In Re Wedgewood Realty Group, Ltd.wedgewood Investment Fund, Ltd., Appellant, v. Wedgewood Realty Group, Ltd, 878 F.2d 693 (3d Cir. 1989)Annotate this Case
Argued May 22, 1989. Decided June 21, 1989
Helen Davis Chaitman (argued), Janet S. Baer, Sean M. Sullivan, Ross & Hardies, Somerset, N.J., for appellant.
Thomas J. Demski (argued), Peter D. Morgenstern, Sills Cummis Zuckerman Radin Tischman Epstein & Gross, P.A., Newark, N.J., for appellee.
Before BECKER, STAPLETON, and ROSENN, Circuit Judges.OPINION OF THE COURT
ROSENN, Circuit Judge.
Appellant, a secured creditor, claims that an automatic stay under the Bankruptcy Code terminated by operation of law as a result of the bankruptcy court's failure to issue an order continuing the stay within the requisite time periods specified in 11 U.S.C. § 362(e) (1979 & Supp.1989) and Bankruptcy Rule 4001(a) (2). The United States District Court to which the appellant initially appealed rejected this claim. Appellant then appealed to this court pursuant to 28 U.S.C.A. Secs. 157, 158(d) (West Supp.1989). We reverse.
Appellant, Wedgewood Investment Fund (WIF), holds two purchase money notes against the debtor, Wedgewood Realty Group, Ltd., in excess of $1,365,000, secured by purchase money second mortgages and security agreements on two parcels of land located in Hillsborough County, Florida (the Property). This Property constitutes the total assets of debtor. Subsequent to debtor's default on the two mortgages, WIF filed a foreclosure action in the Circuit Court of the 13th Judicial Circuit, Hillsborough County, Florida on June 3, 1988. On June 30, 1988, one day prior to the scheduled hearing on the foreclosure action, debtor filed a voluntary petition for relief under Chapter 11 of the Code, 11 U.S.C.A. Sec. 1101, et seq. (West 1979), in the United States Bankruptcy Court for the District of New Jersey. Pursuant to 11 U.S.C.A. Sec. 362(a), the filing of the Chapter 11 petition automatically stayed the state foreclosure action.
WIF subsequently filed a motion under 11 U.S.C.A. Sec. 362(d) on July 20, 1988, seeking, inter alia, an order modifying the automatic stay to permit it to pursue its state foreclosure action against debtor. The hearing, originally set for August 15, 1988, was adjourned on several occasions at the request of both parties and, on one occasion, sua sponte by the court.
Eventually, the bankruptcy court conducted the hearing on September 27, 1988. At its conclusion, the court asked the parties whether they wanted to submit proposed findings of fact and conclusions of law, an offer which both parties declined. Specifically, counsel for WIF advised the court that she was "ready to shoot dice. If you would like me to sign off, I would be happy to. I know that your Honor is ... cognizant of our position. I sense that you know where we are coming from." Notwithstanding this statement, WIF agreed to submit the exhibits presented at the hearing to the court the following day.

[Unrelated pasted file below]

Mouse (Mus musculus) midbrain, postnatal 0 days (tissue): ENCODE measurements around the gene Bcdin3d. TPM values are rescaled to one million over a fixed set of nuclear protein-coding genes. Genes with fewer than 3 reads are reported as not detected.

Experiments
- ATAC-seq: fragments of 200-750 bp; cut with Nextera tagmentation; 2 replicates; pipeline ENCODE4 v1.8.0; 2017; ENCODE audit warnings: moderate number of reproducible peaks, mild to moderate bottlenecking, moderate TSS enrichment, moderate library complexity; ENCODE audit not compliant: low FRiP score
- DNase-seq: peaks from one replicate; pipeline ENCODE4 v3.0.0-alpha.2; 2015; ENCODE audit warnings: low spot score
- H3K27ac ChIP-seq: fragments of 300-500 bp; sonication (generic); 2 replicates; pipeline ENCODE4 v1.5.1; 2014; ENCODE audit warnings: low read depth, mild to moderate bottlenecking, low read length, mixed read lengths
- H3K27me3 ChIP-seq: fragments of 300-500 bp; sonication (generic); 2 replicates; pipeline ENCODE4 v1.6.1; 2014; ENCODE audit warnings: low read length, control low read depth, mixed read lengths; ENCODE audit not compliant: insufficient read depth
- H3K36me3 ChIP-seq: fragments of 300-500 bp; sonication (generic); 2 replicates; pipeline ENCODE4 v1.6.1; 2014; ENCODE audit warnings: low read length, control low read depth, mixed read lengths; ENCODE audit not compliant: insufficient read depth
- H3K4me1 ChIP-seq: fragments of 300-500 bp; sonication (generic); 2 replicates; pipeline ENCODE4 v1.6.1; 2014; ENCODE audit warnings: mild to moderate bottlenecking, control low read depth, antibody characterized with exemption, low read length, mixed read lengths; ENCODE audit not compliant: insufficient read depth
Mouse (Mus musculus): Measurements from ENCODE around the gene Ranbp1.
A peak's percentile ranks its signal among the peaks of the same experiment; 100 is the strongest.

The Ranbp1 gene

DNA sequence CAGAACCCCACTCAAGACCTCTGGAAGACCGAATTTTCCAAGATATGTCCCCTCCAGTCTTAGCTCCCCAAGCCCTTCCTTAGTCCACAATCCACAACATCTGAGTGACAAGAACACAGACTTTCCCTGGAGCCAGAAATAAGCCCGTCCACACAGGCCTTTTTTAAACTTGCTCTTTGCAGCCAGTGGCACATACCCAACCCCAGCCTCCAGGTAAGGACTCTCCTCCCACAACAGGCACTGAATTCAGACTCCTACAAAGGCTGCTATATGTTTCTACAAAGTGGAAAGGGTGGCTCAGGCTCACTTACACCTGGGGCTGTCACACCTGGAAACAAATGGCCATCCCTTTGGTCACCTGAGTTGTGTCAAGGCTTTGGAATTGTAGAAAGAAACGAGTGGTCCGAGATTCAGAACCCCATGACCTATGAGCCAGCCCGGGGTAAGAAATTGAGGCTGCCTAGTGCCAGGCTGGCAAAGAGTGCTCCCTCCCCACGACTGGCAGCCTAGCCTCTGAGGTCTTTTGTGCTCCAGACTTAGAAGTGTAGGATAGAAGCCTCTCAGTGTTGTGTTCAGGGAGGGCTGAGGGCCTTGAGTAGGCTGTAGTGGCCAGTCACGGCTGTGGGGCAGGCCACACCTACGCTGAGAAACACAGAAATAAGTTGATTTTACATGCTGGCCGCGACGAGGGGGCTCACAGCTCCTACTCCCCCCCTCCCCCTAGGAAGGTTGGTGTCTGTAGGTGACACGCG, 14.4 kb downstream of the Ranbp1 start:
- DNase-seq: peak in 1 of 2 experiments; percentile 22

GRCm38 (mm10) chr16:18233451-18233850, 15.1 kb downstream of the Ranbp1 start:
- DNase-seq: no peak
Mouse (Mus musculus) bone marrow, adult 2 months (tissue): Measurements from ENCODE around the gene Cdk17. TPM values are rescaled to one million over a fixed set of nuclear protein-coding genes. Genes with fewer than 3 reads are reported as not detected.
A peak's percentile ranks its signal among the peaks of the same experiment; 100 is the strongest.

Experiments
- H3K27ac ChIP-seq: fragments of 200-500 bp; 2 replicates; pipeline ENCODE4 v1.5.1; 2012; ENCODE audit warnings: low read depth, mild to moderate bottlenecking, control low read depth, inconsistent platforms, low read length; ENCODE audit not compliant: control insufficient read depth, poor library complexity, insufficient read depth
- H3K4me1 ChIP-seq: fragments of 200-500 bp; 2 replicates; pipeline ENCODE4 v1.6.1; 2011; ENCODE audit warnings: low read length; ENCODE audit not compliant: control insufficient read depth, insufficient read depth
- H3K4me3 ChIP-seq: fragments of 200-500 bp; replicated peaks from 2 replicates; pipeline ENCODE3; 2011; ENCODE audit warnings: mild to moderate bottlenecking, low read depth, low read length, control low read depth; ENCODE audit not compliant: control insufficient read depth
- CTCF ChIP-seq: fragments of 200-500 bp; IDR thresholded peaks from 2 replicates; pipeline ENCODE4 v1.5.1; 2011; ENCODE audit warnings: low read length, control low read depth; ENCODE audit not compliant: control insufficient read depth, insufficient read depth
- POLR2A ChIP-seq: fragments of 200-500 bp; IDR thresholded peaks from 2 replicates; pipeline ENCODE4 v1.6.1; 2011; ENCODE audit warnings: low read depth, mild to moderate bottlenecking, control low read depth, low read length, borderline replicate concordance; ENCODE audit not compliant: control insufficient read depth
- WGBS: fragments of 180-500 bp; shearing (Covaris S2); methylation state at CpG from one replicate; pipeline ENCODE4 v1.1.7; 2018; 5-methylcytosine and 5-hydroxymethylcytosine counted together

The day following the hearing, WIF submitted a set of exhibits, which had been admitted into evidence, as requested. Accompanying the exhibits, counsel also submitted a letter which directed the court to specific portions of an enclosed transcript which presumably supported WIF's position.
On October 3, 1988, without solicitation from or leave of the court, WIF hand-delivered a second letter, purporting to bring a recent case to the attention of the court. In the three page letter, counsel not only argued that the new case was on point with the facts at hand, but also commented on the relevance of an earlier case and provided cites of several other cases in support of its position that the Chapter 11 bankruptcy stay should be dismissed as requested.
In response, debtor requested in a letter dated October 6, 1988, addressed to the court and copied to WIF, that the court grant it leave to prepare and submit a supplemental memorandum to address the arguments raised by WIF in its two letters. WIF concededly raised no objection to this request. The court apparently orally granted debtor's request, requiring a response on or before October 26, 1988. WIF claims that it was not apprised of the court's action in this respect until November 18, 1988.1 Debtor filed its supplemental memorandum with the court on October 26, 1988, and forwarded a copy of its response to WIF.
On November 14, 1988, WIF notified the court that it considered the automatic stay to have terminated by operation of law because the court had failed to render any decision or to enter an order with respect to that stay within thirty days of the hearing as 11 U.S.C.A. Sec. 362(e) and Bankruptcy Rule 4001(a) (2) require. The judge's law clerk responded by letter dated November 18, 1988, stating that, because of WIF's supplemental submissions, the court had granted debtor leave to file a response by October 26, 1988. The law clerk further stated that, by virtue of WIF's own actions, WIF had "effectively carried the hearing date until October 26, 1988, since the Court was without final submissions from all parties upon which to render a decision."